Deportation of Nigerians from Ghana worrisome – Dabiri-Erewa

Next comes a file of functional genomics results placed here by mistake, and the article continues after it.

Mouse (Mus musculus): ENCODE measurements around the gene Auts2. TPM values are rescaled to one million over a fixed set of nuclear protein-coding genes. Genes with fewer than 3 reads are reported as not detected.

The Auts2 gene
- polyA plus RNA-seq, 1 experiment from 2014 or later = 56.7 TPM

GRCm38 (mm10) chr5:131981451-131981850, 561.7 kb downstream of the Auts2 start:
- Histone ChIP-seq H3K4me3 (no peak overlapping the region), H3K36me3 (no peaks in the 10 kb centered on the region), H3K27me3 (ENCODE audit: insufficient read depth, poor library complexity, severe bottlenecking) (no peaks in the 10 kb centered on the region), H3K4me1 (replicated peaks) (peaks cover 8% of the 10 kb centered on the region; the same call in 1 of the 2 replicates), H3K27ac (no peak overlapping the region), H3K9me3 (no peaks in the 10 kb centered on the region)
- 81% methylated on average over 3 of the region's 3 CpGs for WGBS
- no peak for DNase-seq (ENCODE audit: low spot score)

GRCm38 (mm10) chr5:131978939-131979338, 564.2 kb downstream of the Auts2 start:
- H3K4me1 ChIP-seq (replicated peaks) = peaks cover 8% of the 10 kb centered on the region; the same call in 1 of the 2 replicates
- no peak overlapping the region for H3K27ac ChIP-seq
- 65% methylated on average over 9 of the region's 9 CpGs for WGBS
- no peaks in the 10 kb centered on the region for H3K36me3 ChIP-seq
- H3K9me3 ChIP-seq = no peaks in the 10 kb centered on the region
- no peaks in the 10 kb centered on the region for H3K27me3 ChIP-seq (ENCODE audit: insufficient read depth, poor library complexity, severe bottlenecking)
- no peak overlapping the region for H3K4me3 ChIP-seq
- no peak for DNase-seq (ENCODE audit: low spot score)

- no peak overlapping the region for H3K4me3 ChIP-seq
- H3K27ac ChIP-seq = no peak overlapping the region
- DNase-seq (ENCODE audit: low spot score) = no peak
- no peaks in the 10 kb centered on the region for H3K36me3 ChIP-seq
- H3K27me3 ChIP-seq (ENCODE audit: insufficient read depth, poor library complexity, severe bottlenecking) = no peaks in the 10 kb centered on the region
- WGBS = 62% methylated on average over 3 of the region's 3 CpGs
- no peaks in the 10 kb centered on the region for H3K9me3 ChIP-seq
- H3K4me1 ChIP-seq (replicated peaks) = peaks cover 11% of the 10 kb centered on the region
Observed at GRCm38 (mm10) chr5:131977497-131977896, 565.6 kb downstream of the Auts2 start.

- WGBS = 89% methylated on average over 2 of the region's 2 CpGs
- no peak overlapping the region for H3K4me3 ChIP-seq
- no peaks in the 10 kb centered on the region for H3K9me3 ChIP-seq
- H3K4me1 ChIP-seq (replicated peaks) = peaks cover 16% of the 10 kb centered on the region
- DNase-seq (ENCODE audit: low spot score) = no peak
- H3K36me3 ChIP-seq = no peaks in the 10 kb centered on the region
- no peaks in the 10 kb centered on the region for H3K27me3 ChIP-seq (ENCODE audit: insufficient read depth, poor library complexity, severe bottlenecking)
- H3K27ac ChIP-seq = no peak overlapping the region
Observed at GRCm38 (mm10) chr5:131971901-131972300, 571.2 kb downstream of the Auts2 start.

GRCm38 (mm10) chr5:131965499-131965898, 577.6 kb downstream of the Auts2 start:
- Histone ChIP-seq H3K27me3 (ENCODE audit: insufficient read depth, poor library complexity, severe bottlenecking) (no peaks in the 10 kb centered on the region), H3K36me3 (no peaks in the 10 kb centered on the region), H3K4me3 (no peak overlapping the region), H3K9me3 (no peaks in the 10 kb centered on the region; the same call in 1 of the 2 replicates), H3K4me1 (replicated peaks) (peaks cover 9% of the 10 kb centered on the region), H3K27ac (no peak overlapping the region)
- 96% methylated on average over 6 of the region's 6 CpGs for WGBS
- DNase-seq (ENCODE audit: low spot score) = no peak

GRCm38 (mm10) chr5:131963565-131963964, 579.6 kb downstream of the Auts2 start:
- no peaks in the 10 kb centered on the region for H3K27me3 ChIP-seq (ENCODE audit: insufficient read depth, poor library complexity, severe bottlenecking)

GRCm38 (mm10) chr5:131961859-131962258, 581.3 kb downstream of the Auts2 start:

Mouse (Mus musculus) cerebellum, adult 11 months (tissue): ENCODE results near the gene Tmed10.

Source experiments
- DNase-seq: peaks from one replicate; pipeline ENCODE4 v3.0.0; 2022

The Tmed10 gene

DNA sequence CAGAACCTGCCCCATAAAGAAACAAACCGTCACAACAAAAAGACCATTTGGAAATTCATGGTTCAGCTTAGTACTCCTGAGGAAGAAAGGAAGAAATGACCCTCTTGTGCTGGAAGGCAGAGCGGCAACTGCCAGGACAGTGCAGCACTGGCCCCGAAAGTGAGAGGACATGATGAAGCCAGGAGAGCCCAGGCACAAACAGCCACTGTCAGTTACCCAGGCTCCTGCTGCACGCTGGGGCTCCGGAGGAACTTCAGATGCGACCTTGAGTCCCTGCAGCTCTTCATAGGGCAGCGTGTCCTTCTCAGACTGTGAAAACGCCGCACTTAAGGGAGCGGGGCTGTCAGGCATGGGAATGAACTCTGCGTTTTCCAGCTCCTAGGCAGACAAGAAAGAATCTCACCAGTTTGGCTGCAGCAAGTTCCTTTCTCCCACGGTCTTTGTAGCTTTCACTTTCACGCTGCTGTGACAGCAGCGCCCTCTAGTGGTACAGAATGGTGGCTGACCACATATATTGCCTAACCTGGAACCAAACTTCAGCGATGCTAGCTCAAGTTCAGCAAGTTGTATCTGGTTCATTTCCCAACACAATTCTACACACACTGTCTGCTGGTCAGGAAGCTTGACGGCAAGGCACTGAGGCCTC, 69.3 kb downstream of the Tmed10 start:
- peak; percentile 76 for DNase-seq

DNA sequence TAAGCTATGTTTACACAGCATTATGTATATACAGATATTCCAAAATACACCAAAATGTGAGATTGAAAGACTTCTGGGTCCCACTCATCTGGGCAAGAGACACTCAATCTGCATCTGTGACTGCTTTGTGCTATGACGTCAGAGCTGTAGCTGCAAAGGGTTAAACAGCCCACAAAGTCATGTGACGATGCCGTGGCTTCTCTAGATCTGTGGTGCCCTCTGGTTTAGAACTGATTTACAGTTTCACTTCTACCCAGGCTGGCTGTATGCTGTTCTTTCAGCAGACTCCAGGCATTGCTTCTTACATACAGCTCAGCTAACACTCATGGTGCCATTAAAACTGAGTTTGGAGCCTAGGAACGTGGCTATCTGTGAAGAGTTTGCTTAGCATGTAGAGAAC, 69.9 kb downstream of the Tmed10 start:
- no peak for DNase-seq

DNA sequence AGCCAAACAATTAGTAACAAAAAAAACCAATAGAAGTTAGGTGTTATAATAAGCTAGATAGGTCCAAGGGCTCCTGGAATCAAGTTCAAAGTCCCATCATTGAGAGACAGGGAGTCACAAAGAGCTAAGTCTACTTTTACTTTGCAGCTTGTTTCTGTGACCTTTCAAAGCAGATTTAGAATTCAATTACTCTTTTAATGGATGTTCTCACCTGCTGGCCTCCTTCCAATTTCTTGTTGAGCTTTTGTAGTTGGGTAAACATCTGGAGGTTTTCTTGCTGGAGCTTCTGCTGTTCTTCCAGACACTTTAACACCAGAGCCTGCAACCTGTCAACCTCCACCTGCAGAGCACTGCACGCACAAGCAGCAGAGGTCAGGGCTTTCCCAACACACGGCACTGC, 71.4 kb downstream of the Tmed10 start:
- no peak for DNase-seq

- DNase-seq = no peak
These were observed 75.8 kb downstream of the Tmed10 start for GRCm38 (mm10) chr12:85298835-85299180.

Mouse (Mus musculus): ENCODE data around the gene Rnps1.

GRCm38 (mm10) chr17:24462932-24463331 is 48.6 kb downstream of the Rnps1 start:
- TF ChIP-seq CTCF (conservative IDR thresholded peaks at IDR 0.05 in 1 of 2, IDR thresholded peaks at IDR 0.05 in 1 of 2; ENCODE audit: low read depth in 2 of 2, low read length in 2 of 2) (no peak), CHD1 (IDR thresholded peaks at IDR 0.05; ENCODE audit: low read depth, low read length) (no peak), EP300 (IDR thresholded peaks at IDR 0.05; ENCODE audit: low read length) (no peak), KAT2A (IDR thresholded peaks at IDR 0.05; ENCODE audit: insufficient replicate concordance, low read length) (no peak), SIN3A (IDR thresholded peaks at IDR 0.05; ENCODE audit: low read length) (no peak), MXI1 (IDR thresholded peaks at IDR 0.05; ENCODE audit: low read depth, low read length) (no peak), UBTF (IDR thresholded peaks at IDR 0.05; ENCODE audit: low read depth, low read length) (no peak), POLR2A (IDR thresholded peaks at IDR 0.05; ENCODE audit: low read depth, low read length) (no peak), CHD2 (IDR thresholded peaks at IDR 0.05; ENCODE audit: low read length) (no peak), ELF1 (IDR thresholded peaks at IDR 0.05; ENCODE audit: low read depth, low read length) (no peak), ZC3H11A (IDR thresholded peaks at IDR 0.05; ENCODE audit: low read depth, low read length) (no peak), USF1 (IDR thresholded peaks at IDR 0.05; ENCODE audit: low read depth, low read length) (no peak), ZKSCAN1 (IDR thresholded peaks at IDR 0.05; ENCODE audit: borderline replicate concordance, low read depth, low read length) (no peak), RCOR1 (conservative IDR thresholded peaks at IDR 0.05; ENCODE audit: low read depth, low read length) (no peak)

Senior Special Assistant to the President on Foreign Affairs and Diaspora, Abike Dabiri-Erewa has described the reported mass arrests and deportations of Nigerians from Ghana as worrisome. Dabiri-Erewa made this known in a statement by her media aide, Abdul-Rahman Balogun, on Thursday in Abuja. She said that the information on the renewed harassment, arrest and deportation of hundreds of Nigerians from Ghana was disturbing. She, however, assured that the Nigerian High Commissioner to Ghana, Amb. Olufemi Abikoye was on top of the situation and was engaging with relevant authorities in Ghana. “While any Nigerian who commits a crime will have to face the wrath of the law, the situation of any Nigerian being inhumanly and unjustly treated, will not be acceptable,” she said. Dabiri-Erewa recalled the intervention of President Muhammadu Buhari in 2018 when shops owned by Nigerian traders were locked in Ghana, which forced some of them to relocate back home. She said that the issue was amicably resolved between the two presidents in the spirit of brotherhood. Dabiri-Erewa, therefore, appealed to Nigerians living in Ghana to be good ambassadors of the country by abiding by the rules and regulations in that country. She also appealed to the Ghanaian authorities to be brotherly in their approach in dealing with Nigerians living in Ghana by reciprocating Nigeria’s kind gestures to Ghanaians in Nigeria. The Nigerian High Commissioner to Ghana, Abikoye during a meeting with the Comptroller-General of the Ghana Immigration Service (GIS), Kwame Takyi said in Accra that 723 Nigerians had been deported from Ghana since January 2018 to date. Abikoye said during the meeting that the GIS linked prostitution and cybercrime as some of the reasons for the deportations. He, however, said that it was “improper” to deport Nigerians for alleged illegal stay in Ghana. Abikoye had observed that there were several Ghanaians living in Nigeria but the Nigeria Immigration Service (NIS) had never deported any of them because of brotherliness between the two countries. He reminded Ghana of the Economic Community of West African States (ECOWAS) Protocol on free movement of persons to migrate to the respective member nations without necessary valid documents. He drew the attention of Takyi on several cases of molestation, harassment and torture of Nigerians by the GIS officials, especially those awaiting deportation at its facility. The High Commissioner told the GIS boss that the inhuman act was against the UN Convention against torture, inhuman or degrading treatment or punishment. He therefore implored Takyi to prevail on his officials to treat Nigerians and other ECOWAS nationals with human face and not as common criminals. However, the GIS boss said the service was being compelled to carry out the deportation because of the conduct of some Nigerian nationals in Ghana. According to him, besides engaging in cybercrime and prostitution, some Nigerians had become “law” themselves. He said that they engaged in blockage of roads in major Ghanaian streets where they drank, fought and stabbed each other, stressing that their “unruly” behaviour contravened the local laws in Ghana.